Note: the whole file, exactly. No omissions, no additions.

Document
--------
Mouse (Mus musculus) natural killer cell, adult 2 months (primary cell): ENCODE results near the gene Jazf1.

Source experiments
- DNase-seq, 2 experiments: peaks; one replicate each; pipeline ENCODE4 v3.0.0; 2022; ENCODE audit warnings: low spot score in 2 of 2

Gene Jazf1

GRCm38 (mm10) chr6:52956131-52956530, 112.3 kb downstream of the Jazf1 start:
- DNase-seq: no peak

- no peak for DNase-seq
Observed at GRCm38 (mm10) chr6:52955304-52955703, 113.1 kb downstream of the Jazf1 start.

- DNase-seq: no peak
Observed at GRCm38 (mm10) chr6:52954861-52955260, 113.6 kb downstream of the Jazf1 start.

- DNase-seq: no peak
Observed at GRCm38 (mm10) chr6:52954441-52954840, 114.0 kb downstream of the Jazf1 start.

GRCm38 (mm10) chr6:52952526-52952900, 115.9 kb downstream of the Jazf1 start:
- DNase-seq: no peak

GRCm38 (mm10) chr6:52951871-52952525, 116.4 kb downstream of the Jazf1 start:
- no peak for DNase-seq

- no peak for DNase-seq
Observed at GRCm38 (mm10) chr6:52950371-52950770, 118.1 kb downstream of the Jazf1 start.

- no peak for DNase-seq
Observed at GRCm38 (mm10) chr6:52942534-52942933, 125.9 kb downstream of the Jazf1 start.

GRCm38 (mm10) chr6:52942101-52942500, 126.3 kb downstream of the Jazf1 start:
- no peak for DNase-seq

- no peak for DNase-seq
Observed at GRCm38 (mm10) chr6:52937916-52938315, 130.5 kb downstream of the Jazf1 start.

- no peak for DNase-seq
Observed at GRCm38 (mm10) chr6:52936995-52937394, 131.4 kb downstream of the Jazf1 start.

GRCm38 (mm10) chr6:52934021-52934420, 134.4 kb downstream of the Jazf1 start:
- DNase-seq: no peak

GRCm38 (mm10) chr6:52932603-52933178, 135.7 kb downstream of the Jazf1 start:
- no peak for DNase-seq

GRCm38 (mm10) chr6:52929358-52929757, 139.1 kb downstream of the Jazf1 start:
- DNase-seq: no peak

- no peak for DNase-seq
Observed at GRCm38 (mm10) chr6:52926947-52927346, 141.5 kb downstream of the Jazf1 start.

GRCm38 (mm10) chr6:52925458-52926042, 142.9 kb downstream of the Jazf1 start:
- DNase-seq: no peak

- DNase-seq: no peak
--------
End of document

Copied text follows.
Mouse (Mus musculus) natural killer cell, adult 2 months (primary cell): ENCODE results near the gene Jazf1.

Source experiments
- DNase-seq, 2 experiments: peaks; one replicate each; pipeline ENCODE4 v3.0.0; 2022; ENCODE audit warnings: low spot score in 2 of 2

Gene Jazf1

GRCm38 (mm10) chr6:52956131-52956530, 112.3 kb downstream of the Jazf1 start:
- DNase-seq: no peak

- no peak for DNase-seq
Observed at GRCm38 (mm10) chr6:52955304-52955703, 113.1 kb downstream of the Jazf1 start.

- DNase-seq: no peak
Observed at GRCm38 (mm10) chr6:52954861-52955260, 113.6 kb downstream of the Jazf1 start.

- DNase-seq: no peak
Observed at GRCm38 (mm10) chr6:52954441-52954840, 114.0 kb downstream of the Jazf1 start.

GRCm38 (mm10) chr6:52952526-52952900, 115.9 kb downstream of the Jazf1 start:
- DNase-seq: no peak

GRCm38 (mm10) chr6:52951871-52952525, 116.4 kb downstream of the Jazf1 start:
- no peak for DNase-seq

- no peak for DNase-seq
Observed at GRCm38 (mm10) chr6:52950371-52950770, 118.1 kb downstream of the Jazf1 start.

- no peak for DNase-seq
Observed at GRCm38 (mm10) chr6:52942534-52942933, 125.9 kb downstream of the Jazf1 start.

GRCm38 (mm10) chr6:52942101-52942500, 126.3 kb downstream of the Jazf1 start:
- no peak for DNase-seq

- no peak for DNase-seq
Observed at GRCm38 (mm10) chr6:52937916-52938315, 130.5 kb downstream of the Jazf1 start.

- no peak for DNase-seq
Observed at GRCm38 (mm10) chr6:52936995-52937394, 131.4 kb downstream of the Jazf1 start.

GRCm38 (mm10) chr6:52934021-52934420, 134.4 kb downstream of the Jazf1 start:
- DNase-seq: no peak

GRCm38 (mm10) chr6:52932603-52933178, 135.7 kb downstream of the Jazf1 start:
- no peak for DNase-seq

GRCm38 (mm10) chr6:52929358-52929757, 139.1 kb downstream of the Jazf1 start:
- DNase-seq: no peak

- no peak for DNase-seq
Observed at GRCm38 (mm10) chr6:52926947-52927346, 141.5 kb downstream of the Jazf1 start.

GRCm38 (mm10) chr6:52925458-52926042, 142.9 kb downstream of the Jazf1 start:
- DNase-seq: no peak

- DNase-seq: no peak